Twitter Deletes Fake Tony La Russa, But Won't Play Ball

As the San Francisco Web startup boots an impersonator, a lawsuit with baseball icon remains unsettled

By Jessica Greene and Owen Thomas
|  Saturday, Jun 6, 2009  |  Updated 9:50 PM PDT
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Twitter Deletes Fake Tony La Russa, But Won't Play Ball

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This time Tony La Russa took a swing at Twitter.

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A lawsuit between former A's manager Tony La Russa and San Francisco-based Twitter is still on. The popular San Francisco message-broadcasting startup, which had hosted "tweets" posted by a La Russa impersonator, says it has deleted the faker's account, but intends to fight the lawsuit.

In a post on Twitter's official blog, cofounder Biz Stone wrote that La Russa's lawsuit was "bordering on frivolous."

STL Today incorrectly reported that the lawsuit had been settled out of court, citing statements made by La Russa.

The former baseball coach is well known here in the Bay Area for loving animals and dancing once a year in a Christmas ballet, but La Russa played hardball with Twitter when he filed a lawsuit against the social-networking site, claiming a fake page using his name damaged his reputation and caused emotional distress.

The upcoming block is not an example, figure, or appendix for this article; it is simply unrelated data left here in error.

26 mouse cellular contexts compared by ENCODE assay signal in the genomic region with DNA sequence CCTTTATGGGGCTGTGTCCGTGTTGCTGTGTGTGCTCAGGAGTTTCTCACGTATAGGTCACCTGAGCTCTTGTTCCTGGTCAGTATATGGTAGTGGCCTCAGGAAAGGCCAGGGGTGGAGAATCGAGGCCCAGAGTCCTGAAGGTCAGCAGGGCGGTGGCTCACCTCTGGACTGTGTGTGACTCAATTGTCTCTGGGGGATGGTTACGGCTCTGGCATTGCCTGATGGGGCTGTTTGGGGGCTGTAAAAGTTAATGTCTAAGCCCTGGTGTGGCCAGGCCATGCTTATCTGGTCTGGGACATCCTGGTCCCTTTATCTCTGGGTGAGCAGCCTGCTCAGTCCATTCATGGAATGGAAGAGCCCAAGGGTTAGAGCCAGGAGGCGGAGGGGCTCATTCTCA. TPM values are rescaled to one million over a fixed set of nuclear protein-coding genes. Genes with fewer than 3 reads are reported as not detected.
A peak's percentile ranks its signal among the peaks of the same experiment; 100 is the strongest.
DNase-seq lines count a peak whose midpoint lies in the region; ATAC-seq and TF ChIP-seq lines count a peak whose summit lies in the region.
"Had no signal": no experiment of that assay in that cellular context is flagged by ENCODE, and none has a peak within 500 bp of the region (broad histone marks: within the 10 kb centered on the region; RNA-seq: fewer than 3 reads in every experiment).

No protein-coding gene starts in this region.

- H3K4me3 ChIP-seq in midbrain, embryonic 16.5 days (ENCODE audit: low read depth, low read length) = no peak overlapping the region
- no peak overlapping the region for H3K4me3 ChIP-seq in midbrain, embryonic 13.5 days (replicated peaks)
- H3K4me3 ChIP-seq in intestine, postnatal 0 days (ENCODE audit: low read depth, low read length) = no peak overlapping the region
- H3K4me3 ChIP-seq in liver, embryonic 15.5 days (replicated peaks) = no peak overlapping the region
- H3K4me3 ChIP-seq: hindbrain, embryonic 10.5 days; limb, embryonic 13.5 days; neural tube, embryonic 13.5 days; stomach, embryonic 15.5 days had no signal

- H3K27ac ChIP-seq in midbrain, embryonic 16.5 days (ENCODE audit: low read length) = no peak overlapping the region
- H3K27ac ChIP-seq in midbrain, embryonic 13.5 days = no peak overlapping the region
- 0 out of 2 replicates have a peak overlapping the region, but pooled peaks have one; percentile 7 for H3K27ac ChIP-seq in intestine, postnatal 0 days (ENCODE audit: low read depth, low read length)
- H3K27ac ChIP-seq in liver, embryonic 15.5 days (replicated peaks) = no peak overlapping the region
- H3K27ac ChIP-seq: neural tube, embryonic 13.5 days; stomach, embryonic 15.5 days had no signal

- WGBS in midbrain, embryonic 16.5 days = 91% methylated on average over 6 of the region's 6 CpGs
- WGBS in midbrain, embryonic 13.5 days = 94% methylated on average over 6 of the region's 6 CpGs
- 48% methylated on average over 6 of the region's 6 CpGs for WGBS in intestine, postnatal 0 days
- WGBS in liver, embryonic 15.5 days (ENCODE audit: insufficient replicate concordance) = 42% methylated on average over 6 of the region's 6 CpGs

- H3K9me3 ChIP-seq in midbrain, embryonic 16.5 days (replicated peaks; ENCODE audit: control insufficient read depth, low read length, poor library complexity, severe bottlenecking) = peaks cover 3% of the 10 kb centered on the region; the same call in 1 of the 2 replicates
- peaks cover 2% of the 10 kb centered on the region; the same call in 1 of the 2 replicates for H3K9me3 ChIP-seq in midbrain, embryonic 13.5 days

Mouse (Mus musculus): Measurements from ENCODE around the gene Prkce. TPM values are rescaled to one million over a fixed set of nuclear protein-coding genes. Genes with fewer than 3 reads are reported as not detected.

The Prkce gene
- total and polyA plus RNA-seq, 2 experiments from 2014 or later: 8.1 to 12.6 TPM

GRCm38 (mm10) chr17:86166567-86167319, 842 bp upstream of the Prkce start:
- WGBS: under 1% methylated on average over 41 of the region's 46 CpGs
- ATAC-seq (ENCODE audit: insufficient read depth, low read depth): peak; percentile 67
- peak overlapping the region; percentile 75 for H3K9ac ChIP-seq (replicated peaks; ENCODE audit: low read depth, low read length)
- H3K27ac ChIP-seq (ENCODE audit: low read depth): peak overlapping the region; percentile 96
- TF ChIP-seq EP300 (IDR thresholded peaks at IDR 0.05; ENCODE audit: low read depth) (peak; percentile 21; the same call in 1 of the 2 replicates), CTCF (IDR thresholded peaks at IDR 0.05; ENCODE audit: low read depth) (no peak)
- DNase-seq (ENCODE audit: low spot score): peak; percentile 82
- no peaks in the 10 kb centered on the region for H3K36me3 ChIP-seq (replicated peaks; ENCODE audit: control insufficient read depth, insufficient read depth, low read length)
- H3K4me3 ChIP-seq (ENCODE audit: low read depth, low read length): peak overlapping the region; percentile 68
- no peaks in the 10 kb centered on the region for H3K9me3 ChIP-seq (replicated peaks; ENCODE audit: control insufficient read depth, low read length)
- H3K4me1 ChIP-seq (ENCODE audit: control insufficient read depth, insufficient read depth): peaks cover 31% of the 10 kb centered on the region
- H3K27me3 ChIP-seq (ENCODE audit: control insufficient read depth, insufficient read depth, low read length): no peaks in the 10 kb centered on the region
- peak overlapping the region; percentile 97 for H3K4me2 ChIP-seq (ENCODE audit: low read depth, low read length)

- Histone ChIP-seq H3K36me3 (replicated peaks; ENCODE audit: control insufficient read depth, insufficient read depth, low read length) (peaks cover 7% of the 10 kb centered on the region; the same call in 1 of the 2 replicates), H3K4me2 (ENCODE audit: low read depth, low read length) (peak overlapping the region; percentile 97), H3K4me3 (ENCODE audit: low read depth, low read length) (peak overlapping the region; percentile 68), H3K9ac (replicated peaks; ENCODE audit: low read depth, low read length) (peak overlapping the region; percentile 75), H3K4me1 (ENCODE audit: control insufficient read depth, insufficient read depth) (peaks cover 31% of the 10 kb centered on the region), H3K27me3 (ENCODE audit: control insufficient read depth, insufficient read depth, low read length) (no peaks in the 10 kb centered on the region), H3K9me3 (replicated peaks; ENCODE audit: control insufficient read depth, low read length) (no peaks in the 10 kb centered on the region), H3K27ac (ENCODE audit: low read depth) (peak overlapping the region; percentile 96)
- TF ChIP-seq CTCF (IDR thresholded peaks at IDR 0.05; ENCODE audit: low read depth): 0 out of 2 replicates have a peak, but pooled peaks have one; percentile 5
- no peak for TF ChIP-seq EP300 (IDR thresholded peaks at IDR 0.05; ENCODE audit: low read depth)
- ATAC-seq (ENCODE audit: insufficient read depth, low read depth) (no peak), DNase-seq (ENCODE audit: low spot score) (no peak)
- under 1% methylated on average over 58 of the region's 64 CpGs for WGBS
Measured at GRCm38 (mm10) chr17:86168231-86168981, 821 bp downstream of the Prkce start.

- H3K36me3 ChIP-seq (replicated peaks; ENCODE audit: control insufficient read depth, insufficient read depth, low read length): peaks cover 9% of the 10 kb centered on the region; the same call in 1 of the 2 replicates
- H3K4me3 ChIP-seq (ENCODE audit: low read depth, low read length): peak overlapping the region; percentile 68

The suit, filed last month in San Francisco Superior Court against the social-networking site, claimed trademark infringement, cybersquatting and misappropriation of name and likeness, saying a fake page using his name damaged his reputation and caused emotional distress.

The suit became public Thursday.

La Russa said Friday that the suit had been settled and that damages would likely consist of legal fees and “maybe something for ARF in there." His claims were utterly false, according to Stone, who wrote:

Reports this week that Twitter has settled a lawsuit and officially agreed to pay legal fees for an impersonation complaint that was taken care of by our support staff in accordance with our Terms are erroneous. Twitter has not settled, nor do we plan to settle or pay.

Stone noted that the Twitter account bearing La Russa's name is no longer active, a step Twitter routinely takes when notified of fake accounts in line with its terms of service.

Twitter has long struggled with the problem of fake accounts. Other celebrities with Twitter impersonators include Christopher Walken, Dina Lohan, and the recently jailed Phil Spector.

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